FAA grants license for SpaceX's March 14 Starship launch

a black spacecraft stands atop its first stage booster on the launch pad with cloudy skies in the background
SpaceX's third Starship vehicle stands stacked at the company's Starbase site in South Texas. SpaceX posted this photo on X on March 12, 2024. (Image credit: SpaceX via X)

Update for 9:58 a.m. ET: SpaceX successfully launched Starship on its third integrated test flight. Read our full coverage here.

Starship's third-ever test flight is officially on for Thursday morning (March 14).

The U.S. Federal Aviation Administration (FAA) announced today (March 13) that it has awarded a launch license for the mission. "The FAA determined SpaceX met all safety, environmental, policy and financial responsibility requirements," the agency wrote in a post on X this afternoon.

Starship, the biggest and most powerful rocket ever built, is scheduled to lift off on Thursday from SpaceX's Starbase site in South Texas during a 110-minute window at 9:25 a.m. EDT (1325 GMT). You can watch the action live here at Space.com, beginning at 8:52 a.m. EDT (1252 GMT).

Related: SpaceX fuels up massive Starship megarocket in test for 3rd launch (photos)

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Starship Die Cast Rocket Model Was $69.99 Now $47.99 at Amazon

If you can't see SpaceX's Starship in person, you can score a model of your own. Standing at 13.77 inches (35 cm), this is a 1:375 ratio of SpaceX's Starship as a desktop model. The materials here are alloy steel and it weighs just 225g.

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The 400-foot-tall (122 meters) Starship is designed to be fully and rapidly reusable, a breakthrough that SpaceX founder and CEO Elon Musk thinks will allow humanity to settle the moon and Mars.

The megarocket has two test flights under its belt so far, which took place in April and November of last year. Starship's two stages failed to separate as planned on the April flight, however, which ended after just four minutes.

Things went better in November — stage separation occurred as planned, for example — but both stages ended up exploding high in the sky on that mission as well.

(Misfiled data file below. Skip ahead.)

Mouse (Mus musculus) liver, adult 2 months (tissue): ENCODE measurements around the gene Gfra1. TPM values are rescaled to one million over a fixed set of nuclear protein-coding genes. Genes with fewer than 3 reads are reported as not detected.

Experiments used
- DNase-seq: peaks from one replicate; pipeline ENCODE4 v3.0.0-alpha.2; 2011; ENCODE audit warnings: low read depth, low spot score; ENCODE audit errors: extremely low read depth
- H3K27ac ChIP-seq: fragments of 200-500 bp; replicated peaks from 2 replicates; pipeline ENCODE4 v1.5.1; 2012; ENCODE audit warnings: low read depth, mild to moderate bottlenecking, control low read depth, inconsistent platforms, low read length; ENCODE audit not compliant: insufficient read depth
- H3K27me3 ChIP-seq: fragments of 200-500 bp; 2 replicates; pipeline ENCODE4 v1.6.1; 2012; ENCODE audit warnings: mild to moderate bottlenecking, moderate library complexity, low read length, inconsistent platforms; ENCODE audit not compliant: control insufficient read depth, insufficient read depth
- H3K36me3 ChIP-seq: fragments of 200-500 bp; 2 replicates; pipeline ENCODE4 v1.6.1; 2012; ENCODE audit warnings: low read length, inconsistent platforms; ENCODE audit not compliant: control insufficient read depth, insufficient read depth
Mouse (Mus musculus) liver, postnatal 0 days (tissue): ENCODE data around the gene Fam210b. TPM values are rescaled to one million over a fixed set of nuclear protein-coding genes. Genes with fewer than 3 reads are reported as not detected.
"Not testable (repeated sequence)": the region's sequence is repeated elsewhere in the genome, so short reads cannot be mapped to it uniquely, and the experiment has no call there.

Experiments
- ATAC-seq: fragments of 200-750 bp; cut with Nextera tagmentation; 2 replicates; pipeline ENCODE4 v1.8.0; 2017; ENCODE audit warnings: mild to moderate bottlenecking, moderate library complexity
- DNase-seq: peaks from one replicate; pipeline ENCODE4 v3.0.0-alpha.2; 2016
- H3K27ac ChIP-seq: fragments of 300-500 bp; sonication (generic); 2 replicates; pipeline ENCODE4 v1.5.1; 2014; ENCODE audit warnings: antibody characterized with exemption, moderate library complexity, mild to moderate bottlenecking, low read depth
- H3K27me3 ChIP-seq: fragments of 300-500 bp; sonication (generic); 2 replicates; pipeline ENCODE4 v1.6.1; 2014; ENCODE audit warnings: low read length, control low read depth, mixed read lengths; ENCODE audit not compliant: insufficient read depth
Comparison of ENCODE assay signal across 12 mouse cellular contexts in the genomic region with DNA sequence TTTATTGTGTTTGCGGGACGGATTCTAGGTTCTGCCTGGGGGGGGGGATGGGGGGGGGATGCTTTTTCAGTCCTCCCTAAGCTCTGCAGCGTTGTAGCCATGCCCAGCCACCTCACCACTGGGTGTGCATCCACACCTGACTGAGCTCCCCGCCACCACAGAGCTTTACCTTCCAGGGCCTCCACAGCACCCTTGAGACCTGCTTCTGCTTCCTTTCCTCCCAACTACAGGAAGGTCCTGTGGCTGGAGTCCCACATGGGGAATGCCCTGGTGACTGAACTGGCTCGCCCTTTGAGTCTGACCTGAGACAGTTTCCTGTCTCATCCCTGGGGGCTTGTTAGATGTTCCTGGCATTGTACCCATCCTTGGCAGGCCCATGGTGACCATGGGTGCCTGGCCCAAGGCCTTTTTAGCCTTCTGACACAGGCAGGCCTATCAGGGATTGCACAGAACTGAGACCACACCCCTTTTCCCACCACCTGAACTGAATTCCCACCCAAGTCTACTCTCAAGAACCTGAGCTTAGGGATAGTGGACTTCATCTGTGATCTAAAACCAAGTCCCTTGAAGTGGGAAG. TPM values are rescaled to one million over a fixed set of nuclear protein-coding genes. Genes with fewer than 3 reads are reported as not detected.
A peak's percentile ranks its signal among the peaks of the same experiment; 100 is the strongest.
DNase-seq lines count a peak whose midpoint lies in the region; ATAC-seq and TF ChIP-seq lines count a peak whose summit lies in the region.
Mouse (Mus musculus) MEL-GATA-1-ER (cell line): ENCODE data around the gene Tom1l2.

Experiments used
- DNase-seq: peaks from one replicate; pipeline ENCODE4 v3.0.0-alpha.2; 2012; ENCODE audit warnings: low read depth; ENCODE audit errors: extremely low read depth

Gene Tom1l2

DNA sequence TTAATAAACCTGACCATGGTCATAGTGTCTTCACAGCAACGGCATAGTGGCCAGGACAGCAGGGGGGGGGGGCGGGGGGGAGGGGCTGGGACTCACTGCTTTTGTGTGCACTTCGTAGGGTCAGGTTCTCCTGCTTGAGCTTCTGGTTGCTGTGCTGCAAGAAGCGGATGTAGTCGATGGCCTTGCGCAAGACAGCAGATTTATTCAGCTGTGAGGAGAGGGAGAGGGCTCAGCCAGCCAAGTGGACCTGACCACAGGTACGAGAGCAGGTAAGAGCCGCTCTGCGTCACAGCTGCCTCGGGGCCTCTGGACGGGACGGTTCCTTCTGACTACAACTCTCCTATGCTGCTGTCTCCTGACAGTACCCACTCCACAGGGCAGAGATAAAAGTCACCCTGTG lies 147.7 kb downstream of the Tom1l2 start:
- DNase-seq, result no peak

The FAA wrapped up its investigation into what happened on the November flight late last month. But the agency took some additional time before awarding a license for launch number three today.

Thursday's flight will be different, and bolder, than its predecessors. 

"The third flight test aims to build on what we've learned from previous flights while attempting a number of ambitious objectives, including the successful ascent burn of both stages, opening and closing Starship's payload door, a propellant transfer demonstration during the upper stage's coast phase, the first ever re-light of a Raptor engine while in space, and a controlled reentry of Starship," SpaceX wrote in a mission description.

In addition, Thursday's test launch will aim to bring Starship's upper stage down in the Indian Ocean. The target splashdown zone for the first two test missions, by contrast, was the Pacific Ocean near Hawaii.

Editor's note: This story was updated on March 14 at 8:04 a.m. with a new 9:10 a.m. EDT launch time for SpaceX's Starship Flight 3.

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Mike Wall
Senior Space Writer

Michael Wall is a Senior Space Writer with Space.com and joined the team in 2010. He primarily covers exoplanets, spaceflight and military space, but has been known to dabble in the space art beat. His book about the search for alien life, "Out There," was published on Nov. 13, 2018. Before becoming a science writer, Michael worked as a herpetologist and wildlife biologist. He has a Ph.D. in evolutionary biology from the University of Sydney, Australia, a bachelor's degree from the University of Arizona, and a graduate certificate in science writing from the University of California, Santa Cruz. To find out what his latest project is, you can follow Michael on Twitter.